Exploring Santa Fe under a palette of pure-blue sky, I wonder if there is a word that distills this city to its essence. The answer comes easily: adobe. A noble trinity composed of earth, water, and straw, it’s the foundation on which New Mexico’s eventual capital city was conceived, where the rust-coloured contours of low-slung buildings circumscribe past and present.
For millennia, these architectural elements and hardscrabble terrain have been lifeblood and muse to the area’s Indigenous peoples, Spanish colonists, and creatives who’ve visited or settled in the area, including D. H. Lawrence and Georgia O’Keeffe. Santa Fe became emblematic as a cinematic backdrop for movies—The Man From Laramie (1955), Young Guns (1988), filmed at the nearby Tesuque Pueblo, as well as the TV series Longmire (2012–2017).
The entertainment industry, however, is rethinking Wild West tropes and reframing its storytelling with Indigenous identity at the forefront. For instance, the late Tony Hillerman’s novels featuring Navajo detectives are being adapted as Dark Winds. Filming for the first season of the six-episode TV series, produced in collaboration with the Navajo Nation and based at Indigenous-owned Camel Rock Studios in Tesuque, is already underway. Backed by AMC, with Robert Redford, Game of Thrones’ George R. R. Martin (a Santa Fe resident and fan of Hillerman’s books), and Chris Eyre (Smoke Signals) serving as executive producers, Dark Winds centres on two Navajo tribal police officers, played by Indigenous actors Zahn McClarnon (also an executive producer) and Kiowa Gordon. The series is staffed entirely with Indigenous writers.
It’s easy to understand why these landscapes ignite the imagination. At O’Keeffe’s museum, her paintings of stark skulls and macro flowers amplify the prosaic. Her work also includes the 1929 painting The Lawrence Tree, named for a ponderosa pine on the author’s ranch, which O’Keeffe visited on her first foray to New Mexico. In his essay “New Mexico,” Lawrence wrote, “the moment I saw the brilliant, proud morning shine high up over the deserts of Santa Fe, something stood still in my soul.”
At first take, Santa Fe feels like a museum exhibit: an outsized adobe artifact adorned with strings of red chiles called ristras, its earth tones elevated by bright-blue window frames and doors. But the history of these buildings is compelling, especially in Santa Fe’s Barrio de Analco Historic District. A National Historic Landmark, it reflects the city’s evolution of culture and architectural styles, from Spanish pueblo to territorial.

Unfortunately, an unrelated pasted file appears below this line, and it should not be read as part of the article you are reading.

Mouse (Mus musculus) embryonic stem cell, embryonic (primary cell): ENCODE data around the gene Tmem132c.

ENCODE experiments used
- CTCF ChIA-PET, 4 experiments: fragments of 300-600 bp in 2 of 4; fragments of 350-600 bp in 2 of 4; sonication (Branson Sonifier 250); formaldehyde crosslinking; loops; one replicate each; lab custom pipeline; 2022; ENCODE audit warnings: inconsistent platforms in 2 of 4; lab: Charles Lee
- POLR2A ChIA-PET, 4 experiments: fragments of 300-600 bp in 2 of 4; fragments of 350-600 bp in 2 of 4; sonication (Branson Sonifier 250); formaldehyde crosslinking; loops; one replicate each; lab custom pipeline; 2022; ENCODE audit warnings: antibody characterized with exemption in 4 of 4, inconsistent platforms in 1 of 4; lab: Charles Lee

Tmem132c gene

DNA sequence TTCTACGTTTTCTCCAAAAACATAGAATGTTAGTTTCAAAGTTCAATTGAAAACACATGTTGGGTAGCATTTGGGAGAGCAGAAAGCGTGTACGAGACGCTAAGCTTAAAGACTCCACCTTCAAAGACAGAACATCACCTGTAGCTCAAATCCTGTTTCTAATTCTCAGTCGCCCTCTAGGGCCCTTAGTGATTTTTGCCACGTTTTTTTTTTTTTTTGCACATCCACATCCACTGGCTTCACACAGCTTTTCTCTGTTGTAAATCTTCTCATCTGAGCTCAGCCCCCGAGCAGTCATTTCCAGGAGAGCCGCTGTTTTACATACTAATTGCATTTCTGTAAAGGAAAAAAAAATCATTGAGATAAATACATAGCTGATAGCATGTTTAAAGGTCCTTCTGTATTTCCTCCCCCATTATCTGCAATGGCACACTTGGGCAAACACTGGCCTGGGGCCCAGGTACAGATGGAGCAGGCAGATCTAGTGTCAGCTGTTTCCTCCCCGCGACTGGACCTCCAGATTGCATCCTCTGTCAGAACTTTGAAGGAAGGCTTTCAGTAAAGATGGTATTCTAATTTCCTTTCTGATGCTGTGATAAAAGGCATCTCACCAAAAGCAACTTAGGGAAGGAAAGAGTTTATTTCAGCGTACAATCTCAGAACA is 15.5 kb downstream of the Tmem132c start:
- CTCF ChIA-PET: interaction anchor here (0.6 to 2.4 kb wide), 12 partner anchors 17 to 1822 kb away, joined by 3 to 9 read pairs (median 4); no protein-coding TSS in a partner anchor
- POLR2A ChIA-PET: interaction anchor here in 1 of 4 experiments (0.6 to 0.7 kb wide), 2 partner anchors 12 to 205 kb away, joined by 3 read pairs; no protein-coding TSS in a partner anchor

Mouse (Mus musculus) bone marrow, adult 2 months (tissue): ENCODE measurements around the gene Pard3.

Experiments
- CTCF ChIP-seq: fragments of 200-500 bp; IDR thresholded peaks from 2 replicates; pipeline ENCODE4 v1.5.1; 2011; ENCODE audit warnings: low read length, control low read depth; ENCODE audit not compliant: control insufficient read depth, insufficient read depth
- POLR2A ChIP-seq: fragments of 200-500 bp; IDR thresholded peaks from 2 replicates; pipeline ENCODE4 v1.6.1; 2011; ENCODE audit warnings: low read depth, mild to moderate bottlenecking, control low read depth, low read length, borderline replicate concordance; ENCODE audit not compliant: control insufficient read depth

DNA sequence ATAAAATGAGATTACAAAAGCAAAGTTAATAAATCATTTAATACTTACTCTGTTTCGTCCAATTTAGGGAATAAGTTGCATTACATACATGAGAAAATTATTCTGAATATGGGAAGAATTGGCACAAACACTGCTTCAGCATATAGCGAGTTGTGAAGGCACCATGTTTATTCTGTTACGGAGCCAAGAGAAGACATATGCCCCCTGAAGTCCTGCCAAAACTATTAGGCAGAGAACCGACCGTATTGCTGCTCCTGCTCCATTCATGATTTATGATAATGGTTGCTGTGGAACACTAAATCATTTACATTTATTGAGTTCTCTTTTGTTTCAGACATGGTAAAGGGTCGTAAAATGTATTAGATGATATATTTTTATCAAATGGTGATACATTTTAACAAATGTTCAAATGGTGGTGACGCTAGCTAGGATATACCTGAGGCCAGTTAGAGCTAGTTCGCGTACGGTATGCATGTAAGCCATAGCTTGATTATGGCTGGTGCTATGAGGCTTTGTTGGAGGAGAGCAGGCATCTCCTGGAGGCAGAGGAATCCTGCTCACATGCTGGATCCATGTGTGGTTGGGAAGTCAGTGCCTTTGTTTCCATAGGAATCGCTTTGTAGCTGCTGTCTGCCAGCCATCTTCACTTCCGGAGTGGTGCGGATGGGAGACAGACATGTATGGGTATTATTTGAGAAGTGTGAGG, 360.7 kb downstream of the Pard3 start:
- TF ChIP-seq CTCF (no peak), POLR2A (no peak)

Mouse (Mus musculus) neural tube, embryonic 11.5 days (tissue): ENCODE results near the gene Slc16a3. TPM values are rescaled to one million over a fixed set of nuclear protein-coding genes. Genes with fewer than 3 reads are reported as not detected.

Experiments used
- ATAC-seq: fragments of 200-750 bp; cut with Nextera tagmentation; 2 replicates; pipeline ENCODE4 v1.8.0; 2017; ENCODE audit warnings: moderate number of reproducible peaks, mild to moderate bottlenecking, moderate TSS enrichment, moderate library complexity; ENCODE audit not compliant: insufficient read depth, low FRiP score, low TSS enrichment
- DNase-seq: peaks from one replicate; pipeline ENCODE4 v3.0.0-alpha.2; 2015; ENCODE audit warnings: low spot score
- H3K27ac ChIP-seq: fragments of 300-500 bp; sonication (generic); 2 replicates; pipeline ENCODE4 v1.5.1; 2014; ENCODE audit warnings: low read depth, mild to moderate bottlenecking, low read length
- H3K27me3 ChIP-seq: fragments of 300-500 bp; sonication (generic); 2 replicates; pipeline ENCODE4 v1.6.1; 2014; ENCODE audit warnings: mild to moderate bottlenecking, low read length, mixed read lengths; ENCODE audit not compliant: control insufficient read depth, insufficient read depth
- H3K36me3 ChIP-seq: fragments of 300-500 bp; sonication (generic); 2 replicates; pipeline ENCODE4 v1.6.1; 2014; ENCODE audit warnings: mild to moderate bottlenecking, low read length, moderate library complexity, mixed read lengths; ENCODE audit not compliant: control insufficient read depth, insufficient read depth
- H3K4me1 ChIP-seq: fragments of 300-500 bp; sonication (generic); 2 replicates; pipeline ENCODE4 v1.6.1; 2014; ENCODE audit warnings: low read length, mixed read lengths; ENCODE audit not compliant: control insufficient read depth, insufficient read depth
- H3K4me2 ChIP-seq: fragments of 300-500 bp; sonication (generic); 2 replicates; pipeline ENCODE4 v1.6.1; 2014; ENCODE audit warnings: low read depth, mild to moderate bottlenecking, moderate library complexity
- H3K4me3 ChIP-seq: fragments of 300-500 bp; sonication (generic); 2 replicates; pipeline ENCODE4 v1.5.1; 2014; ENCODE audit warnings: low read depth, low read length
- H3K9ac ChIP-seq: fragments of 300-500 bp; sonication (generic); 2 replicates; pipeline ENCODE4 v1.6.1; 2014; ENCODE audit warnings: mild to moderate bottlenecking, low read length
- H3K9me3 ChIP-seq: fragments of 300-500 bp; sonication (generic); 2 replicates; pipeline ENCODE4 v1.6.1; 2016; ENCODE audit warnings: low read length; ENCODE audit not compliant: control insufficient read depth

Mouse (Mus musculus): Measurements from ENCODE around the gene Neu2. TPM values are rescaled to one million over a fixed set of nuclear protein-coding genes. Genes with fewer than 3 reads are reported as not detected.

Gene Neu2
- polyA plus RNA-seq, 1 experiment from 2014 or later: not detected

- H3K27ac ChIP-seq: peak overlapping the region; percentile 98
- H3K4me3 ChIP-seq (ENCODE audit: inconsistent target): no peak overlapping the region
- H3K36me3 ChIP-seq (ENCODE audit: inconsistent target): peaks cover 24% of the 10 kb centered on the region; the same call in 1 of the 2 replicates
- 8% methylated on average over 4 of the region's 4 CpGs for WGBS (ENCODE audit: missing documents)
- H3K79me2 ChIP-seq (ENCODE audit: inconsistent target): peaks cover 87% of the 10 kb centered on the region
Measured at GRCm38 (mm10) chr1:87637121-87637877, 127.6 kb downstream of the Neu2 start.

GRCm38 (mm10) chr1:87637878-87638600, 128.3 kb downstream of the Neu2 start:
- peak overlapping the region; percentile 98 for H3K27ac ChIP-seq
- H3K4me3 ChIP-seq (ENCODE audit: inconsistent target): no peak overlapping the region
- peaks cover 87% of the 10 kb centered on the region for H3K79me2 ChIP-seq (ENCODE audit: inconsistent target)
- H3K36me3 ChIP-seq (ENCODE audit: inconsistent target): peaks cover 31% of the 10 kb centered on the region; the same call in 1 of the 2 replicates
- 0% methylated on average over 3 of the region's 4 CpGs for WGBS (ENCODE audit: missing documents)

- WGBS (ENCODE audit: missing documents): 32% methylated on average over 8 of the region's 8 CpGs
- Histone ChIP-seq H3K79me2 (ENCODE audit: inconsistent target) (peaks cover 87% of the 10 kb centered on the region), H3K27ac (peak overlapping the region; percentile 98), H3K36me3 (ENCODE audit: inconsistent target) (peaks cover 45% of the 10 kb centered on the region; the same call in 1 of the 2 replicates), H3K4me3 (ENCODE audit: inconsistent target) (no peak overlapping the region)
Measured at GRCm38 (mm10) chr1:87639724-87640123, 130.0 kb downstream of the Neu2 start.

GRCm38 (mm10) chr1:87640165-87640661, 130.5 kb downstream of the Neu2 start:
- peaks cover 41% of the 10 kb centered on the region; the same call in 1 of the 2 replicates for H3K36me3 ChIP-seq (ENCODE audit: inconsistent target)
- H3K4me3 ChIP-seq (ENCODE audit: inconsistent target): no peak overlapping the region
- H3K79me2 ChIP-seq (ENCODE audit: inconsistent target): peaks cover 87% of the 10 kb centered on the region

I pause at the imposing San Miguel Chapel, the country’s oldest church according to oral history. Spanish-allied Tlaxcala settlers from Mexico began building the adobe structure around 1610 (when the city was founded as the Spanish colony’s second capital and the country’s oldest). But I’m more interested in the workmanlike adobe building across the street, said to be the oldest standing house in the country (circa 1646), now a museum. I peek inside at original elements—dirt floors, a fireplace, and wooden beams called vigas extending beyond the roofline. Archeologists believe a pueblo founded between the 11th and 12th centuries predates the early structures and was abandoned two centuries before the Spanish arrived.
Nearby in tree-lined Santa Fe Plaza is another 1610 landmark, the Palace of the Governors (also built by the Spanish), the oldest public building in continuous use in the U.S. I stroll along the palace’s block-long portal to browse the handiwork by Indigenous artisans for sale. But this adobe treasure, among others in Santa Fe, has seen its share of upheaval, namely the 1680 Pueblo Revolt, when the Indigenous inhabitants overthrew the Spanish colonizers.
History blurs together in Santa Fe, but the picture isn’t always pretty. The city is in a modern-day battle with its controversial past, one that has been cemented in situ, whether through ancient adobe edifices or more recently erected monuments. In June 2020, the mayor of Santa Fe called for the removal of two statues—one of Don Diego de Vargas, who led the Spanish reconquest of the territory in 1692, the other a tribute to frontiersman Christopher “Kit” Carson—and an obelisk honouring soldiers touted as “heroes” who fought “savage Indians.” The mayor said, “Rather than shrink in fear from this moment we need to embrace it. We’ve been called to do it by Native American and Hispanic community leaders, leaders of faith groups, friends, and family members. It is long overdue.” For some Santa Feans, these are steps to reconcile with the past. Others say they erase Hispanic history and culture.